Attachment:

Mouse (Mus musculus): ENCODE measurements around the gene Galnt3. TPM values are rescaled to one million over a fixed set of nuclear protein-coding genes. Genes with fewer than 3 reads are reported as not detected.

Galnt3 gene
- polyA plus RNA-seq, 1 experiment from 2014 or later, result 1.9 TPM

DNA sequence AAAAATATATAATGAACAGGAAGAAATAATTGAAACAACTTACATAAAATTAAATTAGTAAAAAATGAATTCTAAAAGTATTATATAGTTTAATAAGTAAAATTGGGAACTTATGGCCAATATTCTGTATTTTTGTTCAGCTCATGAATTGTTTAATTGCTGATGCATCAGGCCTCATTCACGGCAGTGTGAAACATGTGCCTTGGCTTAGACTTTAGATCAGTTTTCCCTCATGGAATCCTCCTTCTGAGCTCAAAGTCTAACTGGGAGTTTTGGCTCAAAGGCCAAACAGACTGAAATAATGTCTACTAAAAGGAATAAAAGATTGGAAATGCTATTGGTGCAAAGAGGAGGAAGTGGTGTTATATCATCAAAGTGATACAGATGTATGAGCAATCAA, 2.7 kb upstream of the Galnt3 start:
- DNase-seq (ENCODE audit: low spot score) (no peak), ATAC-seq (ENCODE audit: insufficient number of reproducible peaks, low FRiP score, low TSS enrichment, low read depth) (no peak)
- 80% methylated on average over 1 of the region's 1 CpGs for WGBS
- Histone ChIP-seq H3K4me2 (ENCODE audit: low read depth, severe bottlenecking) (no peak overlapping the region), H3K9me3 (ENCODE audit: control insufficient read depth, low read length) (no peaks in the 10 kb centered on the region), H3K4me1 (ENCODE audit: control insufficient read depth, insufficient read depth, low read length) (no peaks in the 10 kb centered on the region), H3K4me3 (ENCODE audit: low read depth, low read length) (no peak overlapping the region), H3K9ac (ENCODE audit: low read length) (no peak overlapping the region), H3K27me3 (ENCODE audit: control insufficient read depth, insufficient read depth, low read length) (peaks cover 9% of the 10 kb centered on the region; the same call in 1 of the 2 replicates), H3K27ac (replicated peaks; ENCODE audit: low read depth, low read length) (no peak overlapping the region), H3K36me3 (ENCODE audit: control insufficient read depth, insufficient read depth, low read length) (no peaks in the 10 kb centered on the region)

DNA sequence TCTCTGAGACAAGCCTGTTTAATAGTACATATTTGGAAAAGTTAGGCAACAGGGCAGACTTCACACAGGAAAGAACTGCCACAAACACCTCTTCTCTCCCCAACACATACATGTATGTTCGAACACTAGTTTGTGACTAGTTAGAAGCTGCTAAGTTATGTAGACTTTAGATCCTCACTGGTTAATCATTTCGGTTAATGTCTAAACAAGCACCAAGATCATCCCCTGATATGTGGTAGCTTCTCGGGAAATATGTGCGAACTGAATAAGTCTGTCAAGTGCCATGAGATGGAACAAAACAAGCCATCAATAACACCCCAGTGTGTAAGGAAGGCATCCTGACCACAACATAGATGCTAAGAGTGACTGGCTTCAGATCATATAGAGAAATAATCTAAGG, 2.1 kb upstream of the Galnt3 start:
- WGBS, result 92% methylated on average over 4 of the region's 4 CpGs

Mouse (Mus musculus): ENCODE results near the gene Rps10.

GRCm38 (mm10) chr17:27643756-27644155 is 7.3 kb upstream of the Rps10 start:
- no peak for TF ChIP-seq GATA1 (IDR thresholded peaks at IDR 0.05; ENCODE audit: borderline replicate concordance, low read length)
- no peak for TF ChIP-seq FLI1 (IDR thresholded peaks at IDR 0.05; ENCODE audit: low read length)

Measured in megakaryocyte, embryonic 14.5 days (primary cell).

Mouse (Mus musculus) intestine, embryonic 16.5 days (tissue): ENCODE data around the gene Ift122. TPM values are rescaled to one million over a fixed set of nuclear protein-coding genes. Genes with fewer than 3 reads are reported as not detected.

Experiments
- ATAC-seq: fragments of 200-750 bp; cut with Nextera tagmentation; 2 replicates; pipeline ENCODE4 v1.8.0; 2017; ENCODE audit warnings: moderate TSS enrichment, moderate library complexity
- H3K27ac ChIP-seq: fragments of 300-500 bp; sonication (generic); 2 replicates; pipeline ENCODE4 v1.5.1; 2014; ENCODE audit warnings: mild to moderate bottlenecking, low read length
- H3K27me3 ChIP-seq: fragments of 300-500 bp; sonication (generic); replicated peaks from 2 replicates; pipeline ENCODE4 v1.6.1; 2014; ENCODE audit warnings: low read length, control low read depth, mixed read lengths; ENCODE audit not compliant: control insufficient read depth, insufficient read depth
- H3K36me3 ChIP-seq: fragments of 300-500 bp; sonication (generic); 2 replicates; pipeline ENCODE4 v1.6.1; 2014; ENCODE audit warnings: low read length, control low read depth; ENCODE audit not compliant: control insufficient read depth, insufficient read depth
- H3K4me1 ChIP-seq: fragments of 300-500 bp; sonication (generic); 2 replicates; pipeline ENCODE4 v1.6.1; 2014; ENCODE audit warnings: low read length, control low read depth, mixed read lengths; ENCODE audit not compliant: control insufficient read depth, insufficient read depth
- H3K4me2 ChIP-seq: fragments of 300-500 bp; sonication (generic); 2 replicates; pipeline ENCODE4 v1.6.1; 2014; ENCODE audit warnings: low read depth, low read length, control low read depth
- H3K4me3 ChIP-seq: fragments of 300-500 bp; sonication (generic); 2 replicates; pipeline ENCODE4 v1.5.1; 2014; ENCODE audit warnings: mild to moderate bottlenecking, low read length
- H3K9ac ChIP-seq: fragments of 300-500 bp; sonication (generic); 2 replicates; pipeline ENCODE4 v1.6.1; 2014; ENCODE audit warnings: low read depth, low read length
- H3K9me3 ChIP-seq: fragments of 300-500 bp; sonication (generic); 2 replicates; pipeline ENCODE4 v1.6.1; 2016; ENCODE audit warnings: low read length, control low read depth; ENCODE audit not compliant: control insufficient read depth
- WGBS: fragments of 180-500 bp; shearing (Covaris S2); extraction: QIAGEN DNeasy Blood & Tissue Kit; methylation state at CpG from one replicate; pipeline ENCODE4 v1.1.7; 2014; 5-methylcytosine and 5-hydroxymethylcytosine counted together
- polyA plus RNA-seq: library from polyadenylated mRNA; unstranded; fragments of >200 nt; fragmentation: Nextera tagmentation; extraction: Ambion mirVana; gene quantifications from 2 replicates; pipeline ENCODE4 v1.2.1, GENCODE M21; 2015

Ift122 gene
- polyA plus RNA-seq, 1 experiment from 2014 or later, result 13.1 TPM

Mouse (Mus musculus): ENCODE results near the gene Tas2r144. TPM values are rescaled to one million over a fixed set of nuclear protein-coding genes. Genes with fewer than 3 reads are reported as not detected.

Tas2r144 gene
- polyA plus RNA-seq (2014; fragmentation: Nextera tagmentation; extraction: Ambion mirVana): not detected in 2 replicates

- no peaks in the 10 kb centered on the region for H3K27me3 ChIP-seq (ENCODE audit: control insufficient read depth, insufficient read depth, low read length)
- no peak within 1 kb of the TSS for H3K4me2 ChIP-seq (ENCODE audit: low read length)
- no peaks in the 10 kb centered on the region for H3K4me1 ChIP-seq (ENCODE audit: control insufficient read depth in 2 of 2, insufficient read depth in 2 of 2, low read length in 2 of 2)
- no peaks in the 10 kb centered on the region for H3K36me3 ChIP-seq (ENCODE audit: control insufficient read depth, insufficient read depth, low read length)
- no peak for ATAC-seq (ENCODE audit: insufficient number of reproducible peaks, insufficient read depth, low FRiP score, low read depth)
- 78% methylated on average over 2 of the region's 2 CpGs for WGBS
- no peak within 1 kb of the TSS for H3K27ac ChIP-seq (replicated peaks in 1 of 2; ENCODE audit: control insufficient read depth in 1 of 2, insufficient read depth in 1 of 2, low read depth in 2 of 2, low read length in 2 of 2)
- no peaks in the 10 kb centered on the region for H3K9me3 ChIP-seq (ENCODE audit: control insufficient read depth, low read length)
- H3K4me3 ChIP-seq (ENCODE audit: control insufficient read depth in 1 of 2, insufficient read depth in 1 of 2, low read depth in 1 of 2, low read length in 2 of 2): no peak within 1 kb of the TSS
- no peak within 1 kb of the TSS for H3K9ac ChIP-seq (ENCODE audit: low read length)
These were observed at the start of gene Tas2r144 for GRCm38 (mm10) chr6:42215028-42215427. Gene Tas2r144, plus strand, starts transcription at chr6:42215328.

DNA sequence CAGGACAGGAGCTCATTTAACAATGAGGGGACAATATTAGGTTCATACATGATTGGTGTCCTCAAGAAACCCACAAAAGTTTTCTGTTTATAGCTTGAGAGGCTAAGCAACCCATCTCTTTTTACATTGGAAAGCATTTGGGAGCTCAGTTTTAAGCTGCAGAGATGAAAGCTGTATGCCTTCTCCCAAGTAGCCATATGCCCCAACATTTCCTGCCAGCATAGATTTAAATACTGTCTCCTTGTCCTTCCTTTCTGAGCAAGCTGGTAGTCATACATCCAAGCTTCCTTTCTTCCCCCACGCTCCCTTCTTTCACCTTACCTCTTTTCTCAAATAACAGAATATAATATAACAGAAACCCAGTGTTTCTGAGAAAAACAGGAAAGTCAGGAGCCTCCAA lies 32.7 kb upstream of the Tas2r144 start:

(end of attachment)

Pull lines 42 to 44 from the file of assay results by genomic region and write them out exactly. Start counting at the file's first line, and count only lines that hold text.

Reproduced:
- no peak within 1 kb of the TSS for H3K9ac ChIP-seq (ENCODE audit: low read length)
These were observed at the start of gene Tas2r144 for GRCm38 (mm10) chr6:42215028-42215427. Gene Tas2r144, plus strand, starts transcription at chr6:42215328.

DNA sequence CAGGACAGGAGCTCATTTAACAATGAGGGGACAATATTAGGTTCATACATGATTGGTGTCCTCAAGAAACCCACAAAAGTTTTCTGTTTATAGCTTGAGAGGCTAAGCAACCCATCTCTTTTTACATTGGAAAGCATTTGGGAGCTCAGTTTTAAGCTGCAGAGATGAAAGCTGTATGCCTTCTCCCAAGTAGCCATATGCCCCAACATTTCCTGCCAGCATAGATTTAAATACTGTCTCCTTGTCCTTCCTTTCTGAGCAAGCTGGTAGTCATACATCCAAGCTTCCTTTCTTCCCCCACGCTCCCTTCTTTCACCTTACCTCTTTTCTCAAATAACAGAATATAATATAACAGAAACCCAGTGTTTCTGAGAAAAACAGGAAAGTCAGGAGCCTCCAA lies 32.7 kb upstream of the Tas2r144 start: